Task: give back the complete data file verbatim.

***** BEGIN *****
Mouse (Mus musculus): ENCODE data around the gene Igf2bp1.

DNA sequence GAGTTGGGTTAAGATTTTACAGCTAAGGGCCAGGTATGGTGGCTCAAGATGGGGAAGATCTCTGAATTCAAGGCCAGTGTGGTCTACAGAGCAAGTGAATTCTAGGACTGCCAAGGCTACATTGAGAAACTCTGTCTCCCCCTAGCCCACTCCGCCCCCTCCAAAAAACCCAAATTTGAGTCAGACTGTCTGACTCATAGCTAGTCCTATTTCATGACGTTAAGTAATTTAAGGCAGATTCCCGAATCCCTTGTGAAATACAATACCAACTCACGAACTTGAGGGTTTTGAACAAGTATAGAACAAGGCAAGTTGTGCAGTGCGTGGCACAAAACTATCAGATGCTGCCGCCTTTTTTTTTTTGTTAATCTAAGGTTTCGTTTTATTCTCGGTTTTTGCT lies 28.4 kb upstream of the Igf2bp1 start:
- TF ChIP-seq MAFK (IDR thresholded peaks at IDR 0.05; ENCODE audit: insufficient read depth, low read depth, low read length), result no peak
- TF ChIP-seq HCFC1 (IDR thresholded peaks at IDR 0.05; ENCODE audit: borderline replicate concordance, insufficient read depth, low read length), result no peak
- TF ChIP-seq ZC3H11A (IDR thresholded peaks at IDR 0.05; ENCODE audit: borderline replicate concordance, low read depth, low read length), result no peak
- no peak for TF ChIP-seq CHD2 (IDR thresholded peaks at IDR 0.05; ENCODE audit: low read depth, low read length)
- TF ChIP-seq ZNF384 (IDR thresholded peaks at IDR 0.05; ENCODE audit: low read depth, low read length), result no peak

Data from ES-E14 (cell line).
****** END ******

Mouse (Mus musculus): ENCODE data around the gene Igf2bp1.

DNA sequence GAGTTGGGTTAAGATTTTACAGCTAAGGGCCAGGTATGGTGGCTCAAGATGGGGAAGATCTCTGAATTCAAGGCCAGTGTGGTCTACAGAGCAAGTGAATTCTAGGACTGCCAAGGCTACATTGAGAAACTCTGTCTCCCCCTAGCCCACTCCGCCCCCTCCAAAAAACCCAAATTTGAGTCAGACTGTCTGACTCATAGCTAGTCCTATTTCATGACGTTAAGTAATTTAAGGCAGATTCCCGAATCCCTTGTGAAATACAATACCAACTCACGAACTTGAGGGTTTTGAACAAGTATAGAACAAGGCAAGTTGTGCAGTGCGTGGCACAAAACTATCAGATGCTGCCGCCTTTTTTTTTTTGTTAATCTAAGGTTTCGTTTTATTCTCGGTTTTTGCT lies 28.4 kb upstream of the Igf2bp1 start:
- TF ChIP-seq MAFK (IDR thresholded peaks at IDR 0.05; ENCODE audit: insufficient read depth, low read depth, low read length), result no peak
- TF ChIP-seq HCFC1 (IDR thresholded peaks at IDR 0.05; ENCODE audit: borderline replicate concordance, insufficient read depth, low read length), result no peak
- TF ChIP-seq ZC3H11A (IDR thresholded peaks at IDR 0.05; ENCODE audit: borderline replicate concordance, low read depth, low read length), result no peak
- no peak for TF ChIP-seq CHD2 (IDR thresholded peaks at IDR 0.05; ENCODE audit: low read depth, low read length)
- TF ChIP-seq ZNF384 (IDR thresholded peaks at IDR 0.05; ENCODE audit: low read depth, low read length), result no peak

Data from ES-E14 (cell line).